The Cubicle Reverend said...

A buddy of mine who has four kids and a wife said to me that I was lucky because I wasn't married and didn't have any kids. I could go and do whatever I want whenever I want and not have to answer to anyone. I don't have to deal with the drama or have to worr about raising kids.

True. I might not have to deal with those things, but there are a handful of things that as good as being single can be there are a few down sides as well:

Sure I have the ability to go and do whatever I want, but rarely have people to do it with since all my friends are married. So whenever something does come up I usually get, "Can't got to spend time with the wife and kids." Plus I miss out on the things like watching a child say his first word or taking his first steps. Plus I am afraid of being too old to enjoy having children. And it's hard to meet christian singles. either they are real young (18-21) or greatly older than I am (45-65) who were usually already married with kids at some point. I very rarely meet any christian singles.

Jenn said...

Stacey--any time! ;)

CubeRev--yeah, you know what I'm talkin' about. Not to mention, I think it's really sad when married people say single people are lucky for not having to answer to anyone. There is definitely something nice about that, but I don't know--marriage can be hard to come by, and I always feel bad for the spouse who's the implied "other half" in that comment.

Heather said...

It's rough, especially when everyone thinks that there is something wrong with the situation, and you don't know if the situation is wrong or right but it just is and you love it and hate it at the same time.

GreekGeek said...

amen, sister!

GreekGeek said...

oops, hit that "send" too soon. Meant to say "amen, sister!" and then add a comment that I tend to find people who say "you're lucky to still be single because you can still..." very patronising. There's a lot I love about my state, but would these people actually trade places with me? no. So don't give me that lucky business!
-content nonetheless in Scotland

Jenn said...



justme said...


I just love to read your blog and identify as a not so young single and childless against my will myself... I regularly get children to say things like that to me (both the 'hurry up" comment and the 'how could it be you are grown-up and not a mommy' one). Depending on my mood I feel like crying or laughing... I used to hate the patronizing comments people like to shower on 'us', like how lucky you are to be single and can do whatever you want. Who wants to do whatever he/she wants all the time? I for one am not even good in it, or let's say I don't have so many things I want. Everybody I know adds 'but I wouldn't want to do without my children' to the former statement, giving me the feeling the first part is completely disqualified by the second and actually they do pity rather than envy me. They just want me to feel better about my situation and see the good part of it. Which is why it is called patronizing. I have come to the conclusion everybody has to deal with his or her own pain and not try to 'educate' somebody else about their pain. Even if they think they are right. Pain is never arguable. And yes, I too think every trip could involve getting to know somebody (male and significant of course) but it usually doesn't. Which doesn't mean it never will or could:)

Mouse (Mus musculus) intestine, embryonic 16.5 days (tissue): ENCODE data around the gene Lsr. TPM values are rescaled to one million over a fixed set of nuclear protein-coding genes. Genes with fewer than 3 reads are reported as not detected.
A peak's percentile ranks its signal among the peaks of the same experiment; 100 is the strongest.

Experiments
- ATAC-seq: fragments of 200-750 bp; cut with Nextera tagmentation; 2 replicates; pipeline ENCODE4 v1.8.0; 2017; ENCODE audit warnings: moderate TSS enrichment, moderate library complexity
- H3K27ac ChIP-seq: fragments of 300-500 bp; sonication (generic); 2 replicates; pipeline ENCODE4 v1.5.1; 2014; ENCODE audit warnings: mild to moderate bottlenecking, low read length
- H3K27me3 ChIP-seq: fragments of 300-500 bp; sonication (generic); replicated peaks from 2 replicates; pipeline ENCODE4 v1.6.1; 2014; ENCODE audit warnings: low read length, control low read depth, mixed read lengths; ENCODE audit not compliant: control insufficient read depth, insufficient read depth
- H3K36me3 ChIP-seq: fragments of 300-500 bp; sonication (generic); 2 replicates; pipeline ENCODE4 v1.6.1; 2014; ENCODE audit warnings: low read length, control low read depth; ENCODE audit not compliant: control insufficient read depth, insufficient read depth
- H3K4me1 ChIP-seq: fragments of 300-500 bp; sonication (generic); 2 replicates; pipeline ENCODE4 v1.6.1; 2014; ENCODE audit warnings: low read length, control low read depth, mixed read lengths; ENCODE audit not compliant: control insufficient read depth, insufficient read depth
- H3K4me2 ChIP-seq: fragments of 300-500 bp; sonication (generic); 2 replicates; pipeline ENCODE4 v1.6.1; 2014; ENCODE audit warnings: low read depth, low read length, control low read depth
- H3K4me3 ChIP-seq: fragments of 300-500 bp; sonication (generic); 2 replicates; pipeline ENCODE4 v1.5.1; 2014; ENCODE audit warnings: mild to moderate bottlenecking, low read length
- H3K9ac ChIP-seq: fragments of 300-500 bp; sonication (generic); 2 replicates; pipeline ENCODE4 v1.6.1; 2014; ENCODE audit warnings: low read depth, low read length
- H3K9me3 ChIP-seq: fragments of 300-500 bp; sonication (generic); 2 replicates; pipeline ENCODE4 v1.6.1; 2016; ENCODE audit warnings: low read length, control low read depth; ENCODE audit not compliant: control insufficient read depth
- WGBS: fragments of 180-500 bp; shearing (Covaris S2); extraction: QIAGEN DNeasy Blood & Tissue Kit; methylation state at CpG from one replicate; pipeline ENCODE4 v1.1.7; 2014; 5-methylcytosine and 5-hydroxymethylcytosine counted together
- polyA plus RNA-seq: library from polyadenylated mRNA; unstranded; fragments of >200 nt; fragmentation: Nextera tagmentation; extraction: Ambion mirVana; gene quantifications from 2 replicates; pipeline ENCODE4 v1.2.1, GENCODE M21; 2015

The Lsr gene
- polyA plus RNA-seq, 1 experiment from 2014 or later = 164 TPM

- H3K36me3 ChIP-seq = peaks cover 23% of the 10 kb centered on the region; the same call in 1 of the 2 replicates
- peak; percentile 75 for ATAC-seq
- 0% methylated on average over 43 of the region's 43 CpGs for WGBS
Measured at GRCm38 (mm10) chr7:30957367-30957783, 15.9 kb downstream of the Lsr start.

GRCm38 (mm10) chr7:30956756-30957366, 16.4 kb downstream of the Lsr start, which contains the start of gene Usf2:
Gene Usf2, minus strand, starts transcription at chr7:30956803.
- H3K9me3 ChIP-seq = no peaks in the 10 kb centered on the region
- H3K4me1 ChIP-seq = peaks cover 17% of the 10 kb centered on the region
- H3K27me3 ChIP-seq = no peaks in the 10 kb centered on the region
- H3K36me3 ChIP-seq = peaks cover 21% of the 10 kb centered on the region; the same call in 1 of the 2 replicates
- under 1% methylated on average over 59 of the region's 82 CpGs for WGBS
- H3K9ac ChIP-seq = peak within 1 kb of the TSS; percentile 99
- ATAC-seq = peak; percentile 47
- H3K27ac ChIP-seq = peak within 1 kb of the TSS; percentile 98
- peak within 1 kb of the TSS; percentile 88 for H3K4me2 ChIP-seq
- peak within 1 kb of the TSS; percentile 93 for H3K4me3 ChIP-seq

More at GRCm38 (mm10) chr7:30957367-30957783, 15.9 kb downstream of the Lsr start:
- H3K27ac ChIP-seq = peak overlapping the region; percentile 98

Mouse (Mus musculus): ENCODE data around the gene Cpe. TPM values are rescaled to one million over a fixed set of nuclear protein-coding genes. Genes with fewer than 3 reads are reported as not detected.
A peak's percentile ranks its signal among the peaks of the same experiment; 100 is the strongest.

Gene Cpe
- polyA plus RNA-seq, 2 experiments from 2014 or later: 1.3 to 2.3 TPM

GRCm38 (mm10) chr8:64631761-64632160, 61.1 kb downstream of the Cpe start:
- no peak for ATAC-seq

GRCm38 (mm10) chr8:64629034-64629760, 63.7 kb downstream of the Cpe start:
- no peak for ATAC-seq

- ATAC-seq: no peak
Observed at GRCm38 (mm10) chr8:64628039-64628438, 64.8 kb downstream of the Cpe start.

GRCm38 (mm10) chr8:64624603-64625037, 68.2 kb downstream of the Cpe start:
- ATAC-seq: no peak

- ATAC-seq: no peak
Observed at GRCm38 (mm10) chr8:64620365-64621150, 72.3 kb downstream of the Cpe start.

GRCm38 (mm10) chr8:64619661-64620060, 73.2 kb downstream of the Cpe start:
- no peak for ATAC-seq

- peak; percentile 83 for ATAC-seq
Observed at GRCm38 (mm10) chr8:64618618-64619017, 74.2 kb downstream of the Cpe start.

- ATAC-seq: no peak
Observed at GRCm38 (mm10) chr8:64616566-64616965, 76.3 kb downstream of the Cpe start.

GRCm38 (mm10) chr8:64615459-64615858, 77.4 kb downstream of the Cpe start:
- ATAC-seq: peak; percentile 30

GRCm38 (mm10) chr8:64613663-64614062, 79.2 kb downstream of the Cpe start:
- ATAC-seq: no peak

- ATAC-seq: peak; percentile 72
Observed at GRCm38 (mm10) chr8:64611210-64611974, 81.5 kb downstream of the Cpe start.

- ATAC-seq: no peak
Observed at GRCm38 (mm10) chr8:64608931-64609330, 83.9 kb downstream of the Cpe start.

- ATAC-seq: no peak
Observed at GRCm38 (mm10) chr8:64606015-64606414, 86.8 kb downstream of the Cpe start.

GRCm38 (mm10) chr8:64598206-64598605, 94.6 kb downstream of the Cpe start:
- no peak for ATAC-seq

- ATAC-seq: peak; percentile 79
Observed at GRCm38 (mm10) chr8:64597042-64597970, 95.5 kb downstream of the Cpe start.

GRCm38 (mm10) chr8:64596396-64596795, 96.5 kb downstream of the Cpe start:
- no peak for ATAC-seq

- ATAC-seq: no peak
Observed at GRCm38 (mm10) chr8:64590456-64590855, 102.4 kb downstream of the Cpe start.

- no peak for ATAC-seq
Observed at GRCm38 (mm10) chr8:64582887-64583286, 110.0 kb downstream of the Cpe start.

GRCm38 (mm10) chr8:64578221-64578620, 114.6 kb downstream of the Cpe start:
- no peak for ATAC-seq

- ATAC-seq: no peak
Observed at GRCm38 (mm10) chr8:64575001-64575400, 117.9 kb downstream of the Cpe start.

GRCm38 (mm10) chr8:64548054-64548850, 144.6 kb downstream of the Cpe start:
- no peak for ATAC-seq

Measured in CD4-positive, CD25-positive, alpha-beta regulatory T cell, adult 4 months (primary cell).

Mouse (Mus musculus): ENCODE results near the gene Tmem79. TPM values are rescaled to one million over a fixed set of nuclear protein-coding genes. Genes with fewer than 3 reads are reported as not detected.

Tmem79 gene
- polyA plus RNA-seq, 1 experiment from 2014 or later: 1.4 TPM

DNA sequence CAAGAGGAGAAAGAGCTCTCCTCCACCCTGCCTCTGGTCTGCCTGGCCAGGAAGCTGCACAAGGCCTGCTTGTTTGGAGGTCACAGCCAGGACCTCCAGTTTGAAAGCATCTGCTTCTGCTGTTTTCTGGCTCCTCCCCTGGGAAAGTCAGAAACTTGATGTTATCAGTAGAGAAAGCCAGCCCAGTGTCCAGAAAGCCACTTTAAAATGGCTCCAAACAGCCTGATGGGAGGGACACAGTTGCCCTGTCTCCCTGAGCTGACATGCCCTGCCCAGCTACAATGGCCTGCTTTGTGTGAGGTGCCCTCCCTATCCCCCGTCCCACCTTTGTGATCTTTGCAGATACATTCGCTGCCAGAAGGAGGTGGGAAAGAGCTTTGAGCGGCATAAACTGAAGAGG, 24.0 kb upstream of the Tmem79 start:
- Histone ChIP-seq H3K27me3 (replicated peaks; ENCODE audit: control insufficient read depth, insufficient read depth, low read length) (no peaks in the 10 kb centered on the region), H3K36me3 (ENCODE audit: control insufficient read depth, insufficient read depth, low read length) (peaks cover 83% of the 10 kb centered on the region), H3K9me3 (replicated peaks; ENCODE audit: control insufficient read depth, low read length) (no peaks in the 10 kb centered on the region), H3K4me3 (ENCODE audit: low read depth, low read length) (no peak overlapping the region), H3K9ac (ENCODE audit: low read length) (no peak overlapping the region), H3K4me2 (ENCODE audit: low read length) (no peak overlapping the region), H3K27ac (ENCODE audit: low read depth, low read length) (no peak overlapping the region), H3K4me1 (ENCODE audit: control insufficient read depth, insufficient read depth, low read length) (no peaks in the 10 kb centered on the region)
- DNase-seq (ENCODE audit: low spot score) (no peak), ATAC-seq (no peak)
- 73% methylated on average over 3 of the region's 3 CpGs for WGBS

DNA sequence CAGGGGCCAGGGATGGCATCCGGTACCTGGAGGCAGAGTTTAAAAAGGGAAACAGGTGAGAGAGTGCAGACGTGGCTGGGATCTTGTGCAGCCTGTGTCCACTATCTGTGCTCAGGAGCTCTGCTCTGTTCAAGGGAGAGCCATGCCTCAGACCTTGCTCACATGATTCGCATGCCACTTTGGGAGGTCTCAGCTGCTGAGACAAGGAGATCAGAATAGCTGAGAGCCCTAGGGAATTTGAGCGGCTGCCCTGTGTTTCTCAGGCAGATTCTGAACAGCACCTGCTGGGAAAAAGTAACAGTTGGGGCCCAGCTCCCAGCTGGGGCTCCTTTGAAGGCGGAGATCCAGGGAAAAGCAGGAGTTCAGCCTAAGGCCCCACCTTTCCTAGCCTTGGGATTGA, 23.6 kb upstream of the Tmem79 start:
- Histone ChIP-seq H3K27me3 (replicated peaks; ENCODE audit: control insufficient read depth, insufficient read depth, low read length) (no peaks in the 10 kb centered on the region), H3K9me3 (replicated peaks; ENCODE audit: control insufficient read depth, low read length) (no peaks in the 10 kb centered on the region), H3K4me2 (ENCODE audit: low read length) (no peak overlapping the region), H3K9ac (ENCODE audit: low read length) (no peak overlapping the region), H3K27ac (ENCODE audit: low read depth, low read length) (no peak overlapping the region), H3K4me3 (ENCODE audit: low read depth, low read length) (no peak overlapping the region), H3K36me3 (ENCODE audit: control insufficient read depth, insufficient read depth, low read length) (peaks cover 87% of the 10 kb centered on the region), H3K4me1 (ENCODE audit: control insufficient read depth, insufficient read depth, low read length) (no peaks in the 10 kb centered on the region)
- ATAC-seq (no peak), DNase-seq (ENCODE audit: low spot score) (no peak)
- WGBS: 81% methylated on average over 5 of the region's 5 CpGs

Thanks for writing what you think, I am blessed by it!

Jenn said...

Justme--you are so right about everyone having to work through their own pain, and, by implication, that no one can really know another's pain. On the other hand, I think there's something worthwhile about trying to "bear one another's burdens," however feebly we may end up doing it, and also in trying to express our pain as long as we're not destructive or endlessly whiny about it.